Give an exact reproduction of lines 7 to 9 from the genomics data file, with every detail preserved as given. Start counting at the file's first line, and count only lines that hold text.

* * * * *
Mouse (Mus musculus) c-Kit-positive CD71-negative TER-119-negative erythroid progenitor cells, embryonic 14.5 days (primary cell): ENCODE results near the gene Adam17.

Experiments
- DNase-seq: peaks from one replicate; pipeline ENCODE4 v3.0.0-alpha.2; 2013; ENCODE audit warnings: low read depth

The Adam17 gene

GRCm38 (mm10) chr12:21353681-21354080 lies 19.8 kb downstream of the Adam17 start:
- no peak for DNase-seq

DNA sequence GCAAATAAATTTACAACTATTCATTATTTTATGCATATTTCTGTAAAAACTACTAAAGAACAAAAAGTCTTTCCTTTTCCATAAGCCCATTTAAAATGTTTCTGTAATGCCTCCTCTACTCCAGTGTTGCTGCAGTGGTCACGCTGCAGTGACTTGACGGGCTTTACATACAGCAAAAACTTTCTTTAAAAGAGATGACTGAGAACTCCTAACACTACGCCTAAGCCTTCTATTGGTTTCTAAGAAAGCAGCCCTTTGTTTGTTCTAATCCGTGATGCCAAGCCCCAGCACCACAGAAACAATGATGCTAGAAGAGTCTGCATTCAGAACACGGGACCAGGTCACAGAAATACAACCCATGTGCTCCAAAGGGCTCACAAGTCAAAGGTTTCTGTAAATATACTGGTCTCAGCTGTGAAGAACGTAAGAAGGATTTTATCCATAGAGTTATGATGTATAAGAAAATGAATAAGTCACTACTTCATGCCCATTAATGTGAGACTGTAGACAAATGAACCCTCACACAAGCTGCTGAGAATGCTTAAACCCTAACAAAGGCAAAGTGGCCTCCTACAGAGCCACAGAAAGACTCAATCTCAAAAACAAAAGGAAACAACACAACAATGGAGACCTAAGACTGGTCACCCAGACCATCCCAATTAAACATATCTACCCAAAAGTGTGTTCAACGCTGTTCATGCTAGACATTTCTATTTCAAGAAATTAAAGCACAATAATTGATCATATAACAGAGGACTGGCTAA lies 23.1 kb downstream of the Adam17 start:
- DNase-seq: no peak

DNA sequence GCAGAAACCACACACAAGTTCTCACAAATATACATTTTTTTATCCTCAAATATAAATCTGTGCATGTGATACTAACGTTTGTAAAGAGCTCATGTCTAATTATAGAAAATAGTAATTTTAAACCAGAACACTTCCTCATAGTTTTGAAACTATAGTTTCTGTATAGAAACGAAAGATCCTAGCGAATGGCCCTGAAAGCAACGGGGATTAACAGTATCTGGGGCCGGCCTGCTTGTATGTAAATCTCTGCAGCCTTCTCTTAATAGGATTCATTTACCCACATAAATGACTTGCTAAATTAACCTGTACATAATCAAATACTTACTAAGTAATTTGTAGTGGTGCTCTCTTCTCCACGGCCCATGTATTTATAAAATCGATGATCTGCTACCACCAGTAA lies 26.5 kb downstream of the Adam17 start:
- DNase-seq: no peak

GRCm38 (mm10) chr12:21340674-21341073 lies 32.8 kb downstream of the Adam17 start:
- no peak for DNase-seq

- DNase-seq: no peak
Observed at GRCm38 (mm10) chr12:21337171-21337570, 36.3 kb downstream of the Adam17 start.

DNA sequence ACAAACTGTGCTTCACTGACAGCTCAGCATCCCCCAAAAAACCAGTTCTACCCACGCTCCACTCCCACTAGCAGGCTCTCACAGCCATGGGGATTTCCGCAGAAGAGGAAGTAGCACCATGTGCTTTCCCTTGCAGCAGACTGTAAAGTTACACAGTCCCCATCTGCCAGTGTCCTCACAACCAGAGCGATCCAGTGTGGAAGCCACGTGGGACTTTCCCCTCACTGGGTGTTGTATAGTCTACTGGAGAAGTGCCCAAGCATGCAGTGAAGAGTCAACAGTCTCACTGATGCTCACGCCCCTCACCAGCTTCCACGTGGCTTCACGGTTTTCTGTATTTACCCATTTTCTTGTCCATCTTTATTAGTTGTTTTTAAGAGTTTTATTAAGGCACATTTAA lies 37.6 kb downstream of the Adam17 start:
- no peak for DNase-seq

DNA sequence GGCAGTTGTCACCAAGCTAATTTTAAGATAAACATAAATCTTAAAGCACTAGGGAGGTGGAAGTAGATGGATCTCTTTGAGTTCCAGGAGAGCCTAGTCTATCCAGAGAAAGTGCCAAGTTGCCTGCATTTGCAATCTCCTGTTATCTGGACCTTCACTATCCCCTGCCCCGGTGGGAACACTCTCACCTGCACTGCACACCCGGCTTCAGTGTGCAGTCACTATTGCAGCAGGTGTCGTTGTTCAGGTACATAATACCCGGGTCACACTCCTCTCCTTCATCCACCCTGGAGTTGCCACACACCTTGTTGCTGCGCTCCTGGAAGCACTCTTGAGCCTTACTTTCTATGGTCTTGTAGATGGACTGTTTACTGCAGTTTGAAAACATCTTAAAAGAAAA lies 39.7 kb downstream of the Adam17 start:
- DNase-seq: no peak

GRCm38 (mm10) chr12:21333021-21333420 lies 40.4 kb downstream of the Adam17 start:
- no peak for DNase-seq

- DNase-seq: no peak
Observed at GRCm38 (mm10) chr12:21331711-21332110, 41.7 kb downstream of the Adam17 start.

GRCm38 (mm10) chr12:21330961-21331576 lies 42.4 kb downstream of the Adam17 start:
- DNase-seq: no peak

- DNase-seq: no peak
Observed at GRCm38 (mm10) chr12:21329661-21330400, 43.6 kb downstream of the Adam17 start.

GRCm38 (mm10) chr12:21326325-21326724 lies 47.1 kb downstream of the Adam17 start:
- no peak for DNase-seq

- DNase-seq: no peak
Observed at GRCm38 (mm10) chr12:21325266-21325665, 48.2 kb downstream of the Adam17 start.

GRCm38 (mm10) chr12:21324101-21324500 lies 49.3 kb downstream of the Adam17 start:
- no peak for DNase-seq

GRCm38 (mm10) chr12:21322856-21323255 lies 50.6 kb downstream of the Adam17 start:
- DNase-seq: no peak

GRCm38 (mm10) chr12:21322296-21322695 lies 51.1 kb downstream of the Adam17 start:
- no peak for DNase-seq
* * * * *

DNA sequence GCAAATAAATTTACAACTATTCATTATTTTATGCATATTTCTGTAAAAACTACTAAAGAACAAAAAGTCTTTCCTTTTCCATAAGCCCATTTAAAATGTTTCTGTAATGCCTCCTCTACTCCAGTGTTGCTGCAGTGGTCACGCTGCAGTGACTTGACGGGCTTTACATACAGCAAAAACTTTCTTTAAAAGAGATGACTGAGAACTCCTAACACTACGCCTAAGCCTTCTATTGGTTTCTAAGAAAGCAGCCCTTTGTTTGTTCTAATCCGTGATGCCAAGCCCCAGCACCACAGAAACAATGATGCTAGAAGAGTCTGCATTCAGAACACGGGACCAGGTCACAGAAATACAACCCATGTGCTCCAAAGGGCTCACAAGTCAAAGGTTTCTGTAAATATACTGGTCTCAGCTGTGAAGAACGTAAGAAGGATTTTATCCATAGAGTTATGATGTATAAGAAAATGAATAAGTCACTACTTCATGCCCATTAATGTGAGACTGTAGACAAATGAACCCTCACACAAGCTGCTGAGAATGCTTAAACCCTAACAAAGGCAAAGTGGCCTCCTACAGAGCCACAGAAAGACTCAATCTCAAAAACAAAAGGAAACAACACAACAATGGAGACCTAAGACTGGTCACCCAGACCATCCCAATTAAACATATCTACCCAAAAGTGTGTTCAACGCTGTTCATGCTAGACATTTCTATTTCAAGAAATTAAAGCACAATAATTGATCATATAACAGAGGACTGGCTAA lies 23.1 kb downstream of the Adam17 start:
- DNase-seq: no peak

DNA sequence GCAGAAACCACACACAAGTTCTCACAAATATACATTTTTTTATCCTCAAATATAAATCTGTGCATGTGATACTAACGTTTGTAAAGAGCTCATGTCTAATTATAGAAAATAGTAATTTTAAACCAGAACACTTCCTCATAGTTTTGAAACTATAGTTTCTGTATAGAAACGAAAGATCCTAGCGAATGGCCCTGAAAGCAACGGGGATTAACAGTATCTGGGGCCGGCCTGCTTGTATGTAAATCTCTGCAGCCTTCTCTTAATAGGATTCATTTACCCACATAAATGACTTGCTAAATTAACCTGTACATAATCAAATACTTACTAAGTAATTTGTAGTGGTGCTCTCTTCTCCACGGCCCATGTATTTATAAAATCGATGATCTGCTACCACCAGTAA lies 26.5 kb downstream of the Adam17 start: